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  #231  
Old 01-05-13, 14:11
PremiereEtape PremiereEtape is offline
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Originally Posted by Parrulo View Post
wrong, the vuelta has become a GT for the best uphill sprinter in the peloton simple as that.

1 mountain less then 200km long stages are not stages for the real climbers.
Dont know if you're necessarily comparing like for like in that example though....I think stages 14 and 16 of last years event are mountain stages by anyones definition.

In terms of distance, stage lengths have been reducing for years across all the big tours....
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  #232  
Old 01-05-13, 14:13
apmfbs apmfbs is offline
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Fortunately in Spain ( for example France only have Alps and Pyrenees) we have several places to make great mountain stages ( Andalucia, Asturias, Pirineos, Galicia, León,.........) and even more places to make incredibly good mid mountain stages.

Unfortunately UNIPUBLIC prefers flat stages with an uphill finish in most of the cases
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  #233  
Old 01-05-13, 14:42
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Libertine Seguros Libertine Seguros is offline
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Originally Posted by PremiereEtape View Post
Thats a very good point. La Vuelta is quickly being redesigned as the "climbers tour", making sure that someone like say, Evans in his heyday or even Wiggins, would struggle to win. TDF is all about the all-rounder, climber vs triallist, whereas the Vuelta is now more geared to classic duels on the mountain.
Nah, it's that Unipublic noted that the mountains were producing smaller gaps.

So rather than make the mountain stages harder, to produce larger gaps, they decided to live with the smaller gaps, but do it on more stages.

Worse, fortunate circumstances regarding Valverde crashing out of GC contention at the Tour and Contador's ban led to all three of the top Spanish cyclists being at the Vuelta last year, the Sky ambush on Valverde in La Rioja and the race was successful, so they've decided that the template works and will continue to move in that direction. But remove even two of the three amigos, and look how paper thin the race starts to look. Take them all out and you're left with Gorka Verdugo and Tomasz Marczyński in the top 10, and Laurens Ten Dam in 5th.

They may be creating classic duels "on the mountain (singular)" but not "in the mountains (plural)" because they are all too often failing to make any more than the last climb meaningful.

Worse yet, they're actively trying to reduce difficulty in the rest of the stage to that end. And they are, all too often, choosing only mid-length climbs (Arrate, Gallina), easy climbs (Valdezcaray) or occasional real challenge climbs, but with all the hardest gradients at the very end thus ensuring most of the activity will only come in that last few kilometres (Cuitu Negru, Bola del Mundo). These climbs are all perfectly useful up to a point; Arrate and Valdezcaray used as they were last year were absolutely fine as part of an otherwise balanced route. The early mountaintop or two that opens up small gaps between contenders and separates the GC men from the boys like Arrate did is ideal, as it also ensures less jostling for position in upcoming flat stages with sprinters, leading to the many crashes we see at, say, the Tour, where the GC status quo isn't usually really organised until a week in.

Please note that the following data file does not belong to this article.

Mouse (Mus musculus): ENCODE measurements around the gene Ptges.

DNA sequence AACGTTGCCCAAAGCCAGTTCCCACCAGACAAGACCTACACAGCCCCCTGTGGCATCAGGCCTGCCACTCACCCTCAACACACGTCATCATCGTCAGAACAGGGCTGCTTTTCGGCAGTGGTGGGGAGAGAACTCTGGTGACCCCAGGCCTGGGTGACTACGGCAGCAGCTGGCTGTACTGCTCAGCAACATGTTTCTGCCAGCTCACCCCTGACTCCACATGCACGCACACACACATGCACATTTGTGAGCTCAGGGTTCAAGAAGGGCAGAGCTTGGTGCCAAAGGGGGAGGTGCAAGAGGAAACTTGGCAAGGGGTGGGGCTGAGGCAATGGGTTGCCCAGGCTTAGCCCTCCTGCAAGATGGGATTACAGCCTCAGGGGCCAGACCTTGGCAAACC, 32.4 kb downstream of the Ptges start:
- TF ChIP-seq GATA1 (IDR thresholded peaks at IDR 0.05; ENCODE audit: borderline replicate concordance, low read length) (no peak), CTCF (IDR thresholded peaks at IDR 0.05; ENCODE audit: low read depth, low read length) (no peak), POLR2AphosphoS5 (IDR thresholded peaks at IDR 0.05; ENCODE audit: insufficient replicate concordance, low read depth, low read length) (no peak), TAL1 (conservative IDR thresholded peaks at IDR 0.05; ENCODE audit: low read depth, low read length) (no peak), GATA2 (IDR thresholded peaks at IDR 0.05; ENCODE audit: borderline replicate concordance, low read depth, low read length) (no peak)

As for gaps between mountains, here are a few ideas from the Race Design Thread:

Mont Caro x2
Karabieta - Ixua - Oiz - Urkiola - Bikotx-gane
Alisas - La Sía - Picón Blanco
Colladiella - Cobertoria - Cruz de Linares - Maravía - San Lorenzo
Honduras - Tornavacas - Tremedal - La Covatilla (compare to the anæmic 2011 stage to La Covatilla and the much better 2006 stage)
(all of the above from Another Dutch Guy)

Calar Alto - Venta Luisa - Velefique
Monachil - El Dornajo (El Dornajo is rumoured to be a finish in 2013, so hopefully at least Monachil will precede it. This is only a small taster of what could be done with the area around Sierra Nevada).
La Sía - Lunada - Caracol - Estranguada
San Lorenzo - Cobertoria W - Cobertoria E - Ermita de Alba (not sure how feasible an Ermita de Alba finish is, though I'm sure it's steep enough for Guillén to want to find a way. Even if it isn't, because of descending through Cobertoria N via Alto del Cordal, the double Cobertoria climb is feasible - they usually descend the side they would be climbing to the finish here)
Cabra Montés - Las Sabinas - Alguacil (again, something new to do with Sierra Nevada)
Conjuros - Haza del Lino x2 (you'll notice Haza del Lino a lot in fantasy routes. How it's never been in the Vuelta is beyond me, and most other fans)
Fonte da Cova - Llana de las Ovejas (with a small downhill finish to El Morredero, this again is a common double act in Vuelta designs, especially as Ponferrada (which would be at the base of the full length descent) and El Morredero both pay for the Vuelta comparatively frequently but a stage with serious climbs like this gets left off the agenda)
Port del Comte - Banyères - Cantò - Eviny - Port-Ainé
(those ones thanks to Descender)

García - Velefique - Calar Alto
Somiedo - Farrapona - Cobertoria - Cordal - la Vara - Monte Naranco